Have you ever noticed (if you live in Israel) how quiet it is on Erev Yom Kippur – before the holiday is even ushered in? There are already fewer buses in the morning, and the singing of birds is louder than the everyday hustle and bustle of life. People do less, speak more softly, and look almost apologetic if seen carrying groceries home before ushering in the holiday.

There is something sacred about Yom Kippur – the Day of Atonement – even for those who do not observe it with fasting or prayer in the synagogue. As the day progresses, the silence is complete. At least where I live in Haifa. I can’t speak for other cities in Israel, but at least here, despite the secular nature of the city and the diversity of its population – the silence is complete.

The occasional sound of a car in the distance forbodes of blasphemy. How dare they?

May you be inscribed in the book of life

For the 10 days between Jewish New Year, the Feast of Trumpets, and Yom Kippur, the greetings change to, “Happy New Year, and may you be inscribed in the Book of Life.” I can and have given this greeting. I can say it with my whole heart. I want nothing more than to see every person I meet inscribed in the Book of Life… the problem is, it is not the full truth. I don’t want them inscribed in the Book of Life for one year, I want to see them inscribed in it forever!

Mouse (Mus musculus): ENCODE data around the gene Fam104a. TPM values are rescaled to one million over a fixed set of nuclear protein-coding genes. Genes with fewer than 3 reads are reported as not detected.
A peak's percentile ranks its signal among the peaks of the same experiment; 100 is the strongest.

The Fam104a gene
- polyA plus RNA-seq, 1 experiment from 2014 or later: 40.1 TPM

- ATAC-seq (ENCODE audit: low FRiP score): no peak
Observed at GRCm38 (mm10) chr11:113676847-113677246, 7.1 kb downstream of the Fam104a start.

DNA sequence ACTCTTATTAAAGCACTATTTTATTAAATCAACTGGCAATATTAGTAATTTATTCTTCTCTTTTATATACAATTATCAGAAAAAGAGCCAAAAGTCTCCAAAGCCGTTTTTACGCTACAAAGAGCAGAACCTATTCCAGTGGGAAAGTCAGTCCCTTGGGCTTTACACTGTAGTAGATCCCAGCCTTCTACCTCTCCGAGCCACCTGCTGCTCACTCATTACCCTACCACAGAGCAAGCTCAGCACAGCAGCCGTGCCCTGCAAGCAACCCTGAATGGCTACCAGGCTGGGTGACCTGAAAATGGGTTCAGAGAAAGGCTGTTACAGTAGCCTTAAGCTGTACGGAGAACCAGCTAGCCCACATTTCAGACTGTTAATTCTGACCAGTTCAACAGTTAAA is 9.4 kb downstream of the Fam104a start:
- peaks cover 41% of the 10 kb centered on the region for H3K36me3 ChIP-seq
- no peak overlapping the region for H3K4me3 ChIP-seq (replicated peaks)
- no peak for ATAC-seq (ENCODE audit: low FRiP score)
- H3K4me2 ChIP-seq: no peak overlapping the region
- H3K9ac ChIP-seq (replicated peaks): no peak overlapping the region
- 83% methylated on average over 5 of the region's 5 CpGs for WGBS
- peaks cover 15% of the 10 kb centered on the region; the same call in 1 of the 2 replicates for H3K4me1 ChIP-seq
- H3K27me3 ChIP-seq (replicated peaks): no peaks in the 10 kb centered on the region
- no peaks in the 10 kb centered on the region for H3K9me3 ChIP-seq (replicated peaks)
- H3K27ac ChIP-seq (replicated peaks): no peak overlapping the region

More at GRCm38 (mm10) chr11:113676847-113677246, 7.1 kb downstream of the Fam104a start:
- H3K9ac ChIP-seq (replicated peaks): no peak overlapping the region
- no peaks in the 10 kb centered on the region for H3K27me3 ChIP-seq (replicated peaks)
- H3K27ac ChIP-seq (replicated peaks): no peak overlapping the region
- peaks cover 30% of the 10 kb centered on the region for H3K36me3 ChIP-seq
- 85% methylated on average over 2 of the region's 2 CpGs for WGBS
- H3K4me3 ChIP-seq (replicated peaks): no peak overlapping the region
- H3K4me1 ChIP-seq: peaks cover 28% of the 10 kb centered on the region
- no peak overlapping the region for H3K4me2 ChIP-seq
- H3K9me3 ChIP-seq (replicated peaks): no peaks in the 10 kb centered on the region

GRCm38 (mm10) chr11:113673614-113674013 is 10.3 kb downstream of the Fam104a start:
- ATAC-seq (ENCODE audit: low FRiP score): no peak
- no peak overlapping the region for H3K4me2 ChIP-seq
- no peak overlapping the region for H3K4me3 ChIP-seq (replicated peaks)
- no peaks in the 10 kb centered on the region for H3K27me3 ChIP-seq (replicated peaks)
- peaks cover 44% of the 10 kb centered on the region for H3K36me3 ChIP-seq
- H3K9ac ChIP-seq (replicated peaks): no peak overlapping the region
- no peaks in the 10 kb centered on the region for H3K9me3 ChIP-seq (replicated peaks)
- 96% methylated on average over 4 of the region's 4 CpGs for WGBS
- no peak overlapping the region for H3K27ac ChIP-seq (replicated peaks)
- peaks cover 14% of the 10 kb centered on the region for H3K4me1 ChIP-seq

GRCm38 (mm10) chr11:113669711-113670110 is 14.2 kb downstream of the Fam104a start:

We were all potentially inscribed 2000 years ago

I have been mulling over the wonder of our salvation. I have to be honest; I think that “salvation” is usually not given the depth and breadth it deserves. We limit it. We focus so much on free will, that we forget the other side of the coin, being chosen in HIM before time began. More than that, we forget that theoretically (and this is huge), Jesus really did die for everyone.

In explaining the importance of the Law of Moses to Jewish believers in Jesus, the author of Hebrews expounded on the wonder and greatness of our salvation.

Hebrew 2:9

But we do see Jesus—made lower than the angels for a short time so that by God’s grace He might taste death for everyone—crowned with glory and honor because of His suffering in death.

Jesus tasted death for everyone. Jesus already paid the price of our sin, 2000 years ago, on the cross. His blood was sufficient for a lot more than one year. It was sufficient for every person who will ever live – whether or not they believe in Him. That is why there can be no more sacrifice for sin. Jesus paid it all.

And yet, not everyone will be inscribed in the Book of Life. All for one very simple reason: not everyone will believe in what the atoning sacrifice of the Messiah for them. Their rejection of Jesus is a rejection of the Passover Lamb, the sacrificial lamb of Yom Kippur, and the Scapegoat of Yom Kippur – all delivered to us freely through the Messiah.

My dilemma

I want so badly to respond to people; thank you – I am inscribed in the book of life – forever. But I need to be wise, not for fear of persecution, but rather, for saying something that they simply cannot comprehend and are unwilling to discuss – closing the conversation off from the beginning.